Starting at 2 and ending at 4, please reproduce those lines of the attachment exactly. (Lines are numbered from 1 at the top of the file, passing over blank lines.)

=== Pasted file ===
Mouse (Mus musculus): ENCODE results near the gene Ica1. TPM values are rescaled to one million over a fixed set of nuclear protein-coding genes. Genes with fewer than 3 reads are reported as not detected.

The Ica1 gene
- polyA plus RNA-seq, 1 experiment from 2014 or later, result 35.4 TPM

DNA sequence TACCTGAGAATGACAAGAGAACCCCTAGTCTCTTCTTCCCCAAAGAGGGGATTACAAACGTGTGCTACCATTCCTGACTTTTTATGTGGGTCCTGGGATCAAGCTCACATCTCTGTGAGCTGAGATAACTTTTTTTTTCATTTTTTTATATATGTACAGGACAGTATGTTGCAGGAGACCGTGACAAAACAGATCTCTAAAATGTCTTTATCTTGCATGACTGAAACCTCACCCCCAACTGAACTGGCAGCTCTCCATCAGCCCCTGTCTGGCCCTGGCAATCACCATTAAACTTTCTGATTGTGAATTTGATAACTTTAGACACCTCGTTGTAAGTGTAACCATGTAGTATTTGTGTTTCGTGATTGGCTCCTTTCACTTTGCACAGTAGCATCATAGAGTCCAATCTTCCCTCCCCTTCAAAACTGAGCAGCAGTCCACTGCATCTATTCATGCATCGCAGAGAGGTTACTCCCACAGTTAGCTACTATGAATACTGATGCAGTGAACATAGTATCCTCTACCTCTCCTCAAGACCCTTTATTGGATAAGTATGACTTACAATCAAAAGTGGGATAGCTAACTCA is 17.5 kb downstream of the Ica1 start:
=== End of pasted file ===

The Ica1 gene
- polyA plus RNA-seq, 1 experiment from 2014 or later, result 35.4 TPM

DNA sequence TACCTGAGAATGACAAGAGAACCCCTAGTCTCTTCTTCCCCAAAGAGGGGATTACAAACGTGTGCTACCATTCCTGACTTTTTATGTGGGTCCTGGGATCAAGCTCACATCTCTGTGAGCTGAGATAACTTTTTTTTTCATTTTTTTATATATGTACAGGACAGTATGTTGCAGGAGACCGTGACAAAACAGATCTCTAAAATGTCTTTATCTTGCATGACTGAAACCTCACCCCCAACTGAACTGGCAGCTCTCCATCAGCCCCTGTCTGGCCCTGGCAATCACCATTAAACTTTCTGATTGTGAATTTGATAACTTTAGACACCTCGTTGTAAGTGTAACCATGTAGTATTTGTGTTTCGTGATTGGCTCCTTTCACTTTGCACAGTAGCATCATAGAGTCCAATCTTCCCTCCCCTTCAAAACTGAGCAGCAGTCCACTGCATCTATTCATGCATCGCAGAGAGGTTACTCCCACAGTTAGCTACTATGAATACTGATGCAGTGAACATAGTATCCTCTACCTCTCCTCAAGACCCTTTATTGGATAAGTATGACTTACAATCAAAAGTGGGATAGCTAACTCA is 17.5 kb downstream of the Ica1 start: